Bolkonskii Won't Die: Fan Fiction Based on Russian Classical Literature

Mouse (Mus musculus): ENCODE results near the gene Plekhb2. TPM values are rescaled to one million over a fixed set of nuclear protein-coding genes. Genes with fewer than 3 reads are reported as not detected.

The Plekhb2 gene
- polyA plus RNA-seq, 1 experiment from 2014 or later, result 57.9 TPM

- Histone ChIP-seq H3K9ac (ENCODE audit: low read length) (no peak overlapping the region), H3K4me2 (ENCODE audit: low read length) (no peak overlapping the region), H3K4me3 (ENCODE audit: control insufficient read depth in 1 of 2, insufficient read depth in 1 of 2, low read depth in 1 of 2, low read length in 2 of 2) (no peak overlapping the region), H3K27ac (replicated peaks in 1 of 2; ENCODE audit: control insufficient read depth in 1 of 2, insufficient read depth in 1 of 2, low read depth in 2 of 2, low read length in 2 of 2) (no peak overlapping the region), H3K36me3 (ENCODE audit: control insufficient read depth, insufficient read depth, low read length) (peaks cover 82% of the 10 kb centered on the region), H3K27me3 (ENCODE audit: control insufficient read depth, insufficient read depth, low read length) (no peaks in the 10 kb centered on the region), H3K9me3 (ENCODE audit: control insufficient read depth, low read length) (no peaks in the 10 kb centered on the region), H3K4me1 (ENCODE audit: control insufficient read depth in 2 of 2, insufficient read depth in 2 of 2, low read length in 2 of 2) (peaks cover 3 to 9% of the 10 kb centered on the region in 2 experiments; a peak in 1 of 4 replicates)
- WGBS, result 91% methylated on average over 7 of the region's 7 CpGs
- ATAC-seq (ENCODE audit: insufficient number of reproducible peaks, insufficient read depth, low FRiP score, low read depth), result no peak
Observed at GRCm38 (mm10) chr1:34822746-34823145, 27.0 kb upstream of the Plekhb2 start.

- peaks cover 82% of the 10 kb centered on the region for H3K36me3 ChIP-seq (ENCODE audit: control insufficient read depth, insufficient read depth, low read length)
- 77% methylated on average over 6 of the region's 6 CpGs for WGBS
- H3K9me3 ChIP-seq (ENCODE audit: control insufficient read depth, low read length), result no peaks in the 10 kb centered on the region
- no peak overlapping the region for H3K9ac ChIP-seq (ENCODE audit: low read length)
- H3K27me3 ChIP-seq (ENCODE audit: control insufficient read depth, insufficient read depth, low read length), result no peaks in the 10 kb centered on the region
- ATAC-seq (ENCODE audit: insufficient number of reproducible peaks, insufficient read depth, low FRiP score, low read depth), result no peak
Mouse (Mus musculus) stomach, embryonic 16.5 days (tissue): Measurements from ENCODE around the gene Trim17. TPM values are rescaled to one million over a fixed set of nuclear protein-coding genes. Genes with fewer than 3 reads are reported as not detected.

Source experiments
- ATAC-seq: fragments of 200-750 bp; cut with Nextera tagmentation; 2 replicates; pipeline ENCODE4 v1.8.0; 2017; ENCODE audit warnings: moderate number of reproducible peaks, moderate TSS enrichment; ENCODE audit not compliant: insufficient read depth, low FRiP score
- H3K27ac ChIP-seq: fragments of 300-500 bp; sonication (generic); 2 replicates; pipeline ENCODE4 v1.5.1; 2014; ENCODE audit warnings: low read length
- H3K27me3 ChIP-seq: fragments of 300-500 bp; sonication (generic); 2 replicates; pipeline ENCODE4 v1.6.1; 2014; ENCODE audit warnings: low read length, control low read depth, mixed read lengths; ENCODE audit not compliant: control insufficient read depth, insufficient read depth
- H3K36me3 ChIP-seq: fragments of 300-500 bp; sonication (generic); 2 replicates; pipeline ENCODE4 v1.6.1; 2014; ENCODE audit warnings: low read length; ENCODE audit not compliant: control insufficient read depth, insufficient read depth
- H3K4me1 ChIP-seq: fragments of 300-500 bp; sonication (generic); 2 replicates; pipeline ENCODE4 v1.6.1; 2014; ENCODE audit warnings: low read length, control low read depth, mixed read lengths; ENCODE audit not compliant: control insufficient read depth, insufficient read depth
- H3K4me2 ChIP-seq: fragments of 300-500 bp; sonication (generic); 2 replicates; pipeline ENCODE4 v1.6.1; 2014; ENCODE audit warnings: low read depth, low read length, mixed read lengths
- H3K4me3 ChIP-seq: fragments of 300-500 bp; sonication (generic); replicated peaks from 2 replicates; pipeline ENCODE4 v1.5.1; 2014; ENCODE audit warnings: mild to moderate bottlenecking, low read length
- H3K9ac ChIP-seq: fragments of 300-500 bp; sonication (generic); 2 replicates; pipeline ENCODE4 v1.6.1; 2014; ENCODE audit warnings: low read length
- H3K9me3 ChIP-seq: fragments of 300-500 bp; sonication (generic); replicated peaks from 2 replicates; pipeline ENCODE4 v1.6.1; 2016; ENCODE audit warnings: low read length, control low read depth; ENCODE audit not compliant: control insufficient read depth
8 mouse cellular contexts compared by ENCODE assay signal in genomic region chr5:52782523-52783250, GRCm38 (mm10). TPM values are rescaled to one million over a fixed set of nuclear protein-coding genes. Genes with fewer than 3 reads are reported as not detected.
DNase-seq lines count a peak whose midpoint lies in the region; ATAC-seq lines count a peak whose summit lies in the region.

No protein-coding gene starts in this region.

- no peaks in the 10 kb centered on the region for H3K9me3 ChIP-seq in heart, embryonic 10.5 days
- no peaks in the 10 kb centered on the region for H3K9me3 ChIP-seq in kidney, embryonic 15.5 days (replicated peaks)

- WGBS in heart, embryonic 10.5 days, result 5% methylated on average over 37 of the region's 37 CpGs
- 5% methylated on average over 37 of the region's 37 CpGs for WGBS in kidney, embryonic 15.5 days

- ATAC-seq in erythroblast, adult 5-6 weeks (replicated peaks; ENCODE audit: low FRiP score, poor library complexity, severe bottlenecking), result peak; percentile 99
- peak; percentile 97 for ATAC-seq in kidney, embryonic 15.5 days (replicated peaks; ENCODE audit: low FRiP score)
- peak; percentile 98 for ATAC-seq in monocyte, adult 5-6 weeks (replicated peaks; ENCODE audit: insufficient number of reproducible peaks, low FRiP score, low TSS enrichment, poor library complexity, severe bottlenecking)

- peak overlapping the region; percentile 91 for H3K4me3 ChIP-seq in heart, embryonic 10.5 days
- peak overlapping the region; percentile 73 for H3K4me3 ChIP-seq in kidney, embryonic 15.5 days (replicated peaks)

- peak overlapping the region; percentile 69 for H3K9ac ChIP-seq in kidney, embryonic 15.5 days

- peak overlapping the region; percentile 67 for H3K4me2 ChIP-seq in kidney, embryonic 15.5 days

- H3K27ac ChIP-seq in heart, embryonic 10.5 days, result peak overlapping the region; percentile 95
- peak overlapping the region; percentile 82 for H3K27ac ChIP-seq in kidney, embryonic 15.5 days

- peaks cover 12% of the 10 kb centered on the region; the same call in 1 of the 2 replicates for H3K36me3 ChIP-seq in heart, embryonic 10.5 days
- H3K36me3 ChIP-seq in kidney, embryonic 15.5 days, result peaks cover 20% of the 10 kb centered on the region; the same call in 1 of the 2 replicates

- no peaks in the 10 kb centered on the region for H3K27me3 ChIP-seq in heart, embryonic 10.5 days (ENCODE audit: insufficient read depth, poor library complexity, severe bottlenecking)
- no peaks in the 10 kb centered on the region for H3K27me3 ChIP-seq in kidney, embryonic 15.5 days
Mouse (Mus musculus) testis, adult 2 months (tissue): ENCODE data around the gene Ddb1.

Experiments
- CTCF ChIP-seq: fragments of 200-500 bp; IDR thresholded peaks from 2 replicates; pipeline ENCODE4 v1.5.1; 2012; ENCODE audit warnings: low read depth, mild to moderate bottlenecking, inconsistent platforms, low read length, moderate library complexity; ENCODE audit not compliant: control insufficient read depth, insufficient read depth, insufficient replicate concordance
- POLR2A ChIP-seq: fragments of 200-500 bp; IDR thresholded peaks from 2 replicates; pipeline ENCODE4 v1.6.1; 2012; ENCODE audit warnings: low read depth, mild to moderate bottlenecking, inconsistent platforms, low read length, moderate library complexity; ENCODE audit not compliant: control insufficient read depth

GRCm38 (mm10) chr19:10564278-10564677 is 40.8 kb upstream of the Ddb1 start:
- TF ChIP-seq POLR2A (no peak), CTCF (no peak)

This article is devoted to the phenomenon of fan fiction in its interaction with Russian classical literature. Traditionally, fan fiction is associated with products of mass culture – fantasy novels, TV-series, anime or comic books. The transformation of canonical literary texts by their creative fans is hardly a widespread practice. In Russia and the Russian-speaking world, where “great Russian literature” has sacred status and the classics are obligatory reading at secondary school, fan fiction based on classical texts is an especially exotic and shocking phenomenon. In this work I list the key characteristics of Russian-classics fan fiction, outline fan fiction writers’ most popular Russian classical texts – Eugene Onegin, War and Peace, Crime and Punishment, and Woe from Wit – and describe recurring narratives of fanfics: “crossovers”, “slash” stories, and alternative endings. I also reveal a unique subgenre of fan fiction specific to Russian classical literature, which puts the original work’s author and his characters together into the same literary space. Further, I problematize the reverence given to literary classics in the Russian-speaking world, the secondary school experience, and their influence on the creative processes of fan fiction. From a series of in-depth interviews with fan fiction writers, I identify the emotional modes of “guilt”, “responsibility” and “challenge” that are typical of the Russian-classics fan fiction experience.